Hot vents and associated massive sulfides

"Black Smoker" from the SW-Pacific.
View into the conduit of a "Black Smoker" from the PacManus hydrothermal field (SW-Pacific).
Native gold (bright yellow) intergrown with various sulfides (field of view ca. 250µm).
Brochure on massive sulfides - raw materials from the deep sea (only in German).
World Ocean Review 3 - A brochure about marine resources from the publisher MARE and the Future Ocean cluster in Kiel.

The connection between volcanism and life on Earth is best seen along the mid-ocean spreading centers, the longest mountain chain on our planet. By far the majority of volcanic activity on Earth occurrs along these 55,000  km long ridges where hot magma rises from the interior of the Earth and creates new ocean floor.

The discovery of hot vents, associated faunal communities as well as of massive sulfides at 21°N on the East Pacific Rise in 1979 clearly showed that the formation of new oceanic crust is related to the existence of spectacular life in the deep sea but also to the formation of ore deposits.

The hot vents are the result of convection of heated seawater through the newly formed oceanic crust. Heating of seawater takes place close to a magma chamber or hot rock and modifies the seawater through a number of chemical reactions. This hot fluid rises because of its lower density and exits at the seafloor with temperatures of up to 400°C. Metals leached from the host rocks are precipitated upon contact of the hot fluid with oxygenated cold seawater forming the black smoke but also the chimneys themselves. 

Since 1979 more than 330 areas of sulfide accumulation (see InterRidge vents database) have been documented in the world oceans. Of these 230 are currently hydrothermally active. Early investigations focused on fast-spreading ridges, for instance those along the East Pacific Rise, because the volcanic activity is high and magma chambers have been imaged 1 to 3 km below the seafloor. In the following decades, however, several deposits have been documented in areas previously considered unlikely to contain hydrothermal activity. This includes the slow-spreading Mid-Atlantic Ridge and especially the ultraslow-spreading ridges in the Arctic and along the Southwest Indian Ridge. Additionally, numerous deposits have now been recognized along shallow marine volcanoes along the Pacific Ring of Fire.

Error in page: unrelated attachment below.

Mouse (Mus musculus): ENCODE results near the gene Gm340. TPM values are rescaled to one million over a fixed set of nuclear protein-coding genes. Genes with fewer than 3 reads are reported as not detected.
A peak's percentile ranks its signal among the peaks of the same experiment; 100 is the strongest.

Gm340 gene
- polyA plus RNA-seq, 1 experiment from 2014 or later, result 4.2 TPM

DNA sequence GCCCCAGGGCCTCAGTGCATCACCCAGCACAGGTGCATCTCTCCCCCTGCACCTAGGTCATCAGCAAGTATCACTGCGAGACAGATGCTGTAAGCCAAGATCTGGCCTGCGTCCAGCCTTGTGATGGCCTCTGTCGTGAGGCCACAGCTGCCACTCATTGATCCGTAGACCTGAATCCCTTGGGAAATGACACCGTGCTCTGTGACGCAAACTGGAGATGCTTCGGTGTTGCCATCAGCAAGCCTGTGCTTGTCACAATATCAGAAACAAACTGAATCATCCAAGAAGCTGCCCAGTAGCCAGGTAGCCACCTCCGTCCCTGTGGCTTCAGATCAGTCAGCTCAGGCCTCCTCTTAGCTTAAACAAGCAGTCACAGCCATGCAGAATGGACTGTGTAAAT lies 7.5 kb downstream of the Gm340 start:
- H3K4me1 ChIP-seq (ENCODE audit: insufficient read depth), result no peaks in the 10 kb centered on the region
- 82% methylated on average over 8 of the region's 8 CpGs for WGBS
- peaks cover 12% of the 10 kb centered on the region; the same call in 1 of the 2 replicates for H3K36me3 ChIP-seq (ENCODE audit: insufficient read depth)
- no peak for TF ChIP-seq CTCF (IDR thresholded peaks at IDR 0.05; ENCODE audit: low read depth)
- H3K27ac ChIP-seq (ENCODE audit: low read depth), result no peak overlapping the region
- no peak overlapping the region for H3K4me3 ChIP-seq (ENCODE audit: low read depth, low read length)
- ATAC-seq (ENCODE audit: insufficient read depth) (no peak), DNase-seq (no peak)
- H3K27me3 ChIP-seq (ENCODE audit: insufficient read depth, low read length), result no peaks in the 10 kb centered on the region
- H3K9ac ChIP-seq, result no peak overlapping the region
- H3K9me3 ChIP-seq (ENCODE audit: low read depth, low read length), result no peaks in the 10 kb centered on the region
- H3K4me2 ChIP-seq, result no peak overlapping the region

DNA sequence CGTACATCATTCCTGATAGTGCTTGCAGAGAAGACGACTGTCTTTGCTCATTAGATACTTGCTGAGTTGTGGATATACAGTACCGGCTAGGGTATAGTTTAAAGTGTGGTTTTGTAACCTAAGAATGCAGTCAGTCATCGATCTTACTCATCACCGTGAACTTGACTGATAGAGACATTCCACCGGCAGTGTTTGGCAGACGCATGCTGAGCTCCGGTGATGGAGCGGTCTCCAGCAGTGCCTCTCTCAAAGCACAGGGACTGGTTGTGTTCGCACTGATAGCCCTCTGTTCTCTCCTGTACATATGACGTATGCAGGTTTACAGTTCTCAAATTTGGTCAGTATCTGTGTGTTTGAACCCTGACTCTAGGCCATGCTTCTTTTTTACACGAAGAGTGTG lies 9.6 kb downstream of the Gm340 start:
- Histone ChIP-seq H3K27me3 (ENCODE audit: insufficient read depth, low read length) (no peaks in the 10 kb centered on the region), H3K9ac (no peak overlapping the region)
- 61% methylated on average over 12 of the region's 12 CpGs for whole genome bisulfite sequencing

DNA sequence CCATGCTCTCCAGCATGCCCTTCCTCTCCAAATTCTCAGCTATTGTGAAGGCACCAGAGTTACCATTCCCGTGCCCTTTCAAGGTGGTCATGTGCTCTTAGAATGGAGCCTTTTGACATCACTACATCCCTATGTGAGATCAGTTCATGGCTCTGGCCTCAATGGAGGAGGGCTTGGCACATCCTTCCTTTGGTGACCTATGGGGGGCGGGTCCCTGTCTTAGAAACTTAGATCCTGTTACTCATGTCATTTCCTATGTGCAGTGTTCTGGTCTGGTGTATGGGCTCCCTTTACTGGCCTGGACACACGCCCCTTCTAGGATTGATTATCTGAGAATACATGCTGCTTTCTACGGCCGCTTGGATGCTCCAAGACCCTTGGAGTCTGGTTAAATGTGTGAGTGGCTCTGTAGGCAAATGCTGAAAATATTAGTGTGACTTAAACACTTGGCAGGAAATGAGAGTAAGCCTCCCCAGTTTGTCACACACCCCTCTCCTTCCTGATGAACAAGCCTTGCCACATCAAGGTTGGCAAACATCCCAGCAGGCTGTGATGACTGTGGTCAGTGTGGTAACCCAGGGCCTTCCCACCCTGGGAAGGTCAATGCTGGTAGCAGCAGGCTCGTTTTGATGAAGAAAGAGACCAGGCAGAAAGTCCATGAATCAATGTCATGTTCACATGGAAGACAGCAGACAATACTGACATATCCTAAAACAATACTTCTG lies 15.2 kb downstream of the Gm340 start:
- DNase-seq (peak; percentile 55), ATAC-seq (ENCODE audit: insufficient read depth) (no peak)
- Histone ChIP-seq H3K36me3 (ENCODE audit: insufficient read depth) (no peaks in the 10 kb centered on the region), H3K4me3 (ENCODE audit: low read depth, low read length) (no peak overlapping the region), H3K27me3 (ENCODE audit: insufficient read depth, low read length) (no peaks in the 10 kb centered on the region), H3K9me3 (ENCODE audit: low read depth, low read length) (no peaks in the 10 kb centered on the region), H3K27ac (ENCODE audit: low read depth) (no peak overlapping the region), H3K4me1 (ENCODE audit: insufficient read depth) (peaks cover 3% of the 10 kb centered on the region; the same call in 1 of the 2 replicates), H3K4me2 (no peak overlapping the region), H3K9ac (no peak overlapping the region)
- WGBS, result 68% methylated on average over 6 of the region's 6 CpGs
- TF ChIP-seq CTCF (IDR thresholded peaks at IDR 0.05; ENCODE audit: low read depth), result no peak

Targets: The investigation of hydrothermal systems allows to understand the processes that shape the surface of our planet and have a profound impact on the chemistry of the oceans and the formation of the oceanic crust itself. Moreover, the study of massive sulfides may provide clues about their resource potential, the origin of life on Earth or on extraterrestrial planets. Our work group investigates the genesis and evolution of massive sulfide deposits, the diversity of their base and precious metal enrichments, and metal zonations within the deposits. 

Our knowldege of such hydrothermal systems is hampered by the lack of information from the interior of these deposits. Only few deposits have been drilled by the Ocean Drilling Program (ODP, now IODP). Therefore, we used a number of mobile drilling platforms to investigate the shallow subseafloor (5-15 m) of massive sulfide deposits in a fast and economic way.

Currently less than 10 % of the seafloor have been investigated in detail. The recent discoveries of asphalt lakes as well as liquid native sulfur lakes on several volcanic edifices of the West Pacific, show that many more surprises are waiting for us in the deep sea. The difficulties in working under great pressure in such remote places („Inner Space“) make these investigations cost-intensive and technology-based. The use of remotely operated vehicles (ROVs), autonomous underwater vehicles (AUVs), mobile drilling platforms and long-term observatories will help to better understand the formation and temporal evolution of hydrothermal systems and therefore the system Earth.



Some of the massive sulfide deposits in the deep sea are enriched in copper, zinc, and, depending on the geological setting of the deposit, also in the precious metals gold and silver. High grades of these metals have sparked the interest of mining companies and entire countries in order to investigate their possible future resource potential. Despite high tonnages in few deposits the collected samples from these deposits represent no more than a few hundred tonnes of material. 

Based on the currently available data and the lack of data from the interior of most deposits it seems premature to comment on a possible economic impact of deep sea mining of massive sulfides. Published geochemical data indicate that the marine deposits are characterized by high metal grades when compared to land deposits. However, this is largely a sampling artifact, as commonly only the chimneys themselves are sampled in the marine environment by submersibles and ROVs. Additionally, analyses of a few individual samples are commonly compared to the average grade of large deposits on land, a comparison that is not realistic.

A number of submarine hydrothermal systems, commonly those in shallow waters, are also characterized by high natural concentrations of heavy metals such as lead, arsenic, antimony and mercury. The impact of the released heavy metals on the environment (fisheries around shallow submarine volcanoes) is not well studied.



EU-FP7-project "Blue Mining" (2014-2018)

Shallow drilling of hydrothermal systems in the Tyrrhenian Sea (Palindrill

The third dimension of the ultramafic-hosted Logatchev hydrothermal field: Genesis, evolution, and pathways in the subseafloor (Logdrill)

Detailed investigations of the magmatic-hydrothermal gold occurrence at Conical Seamount (Papua New Guinea) using shallow drilling (Condrill)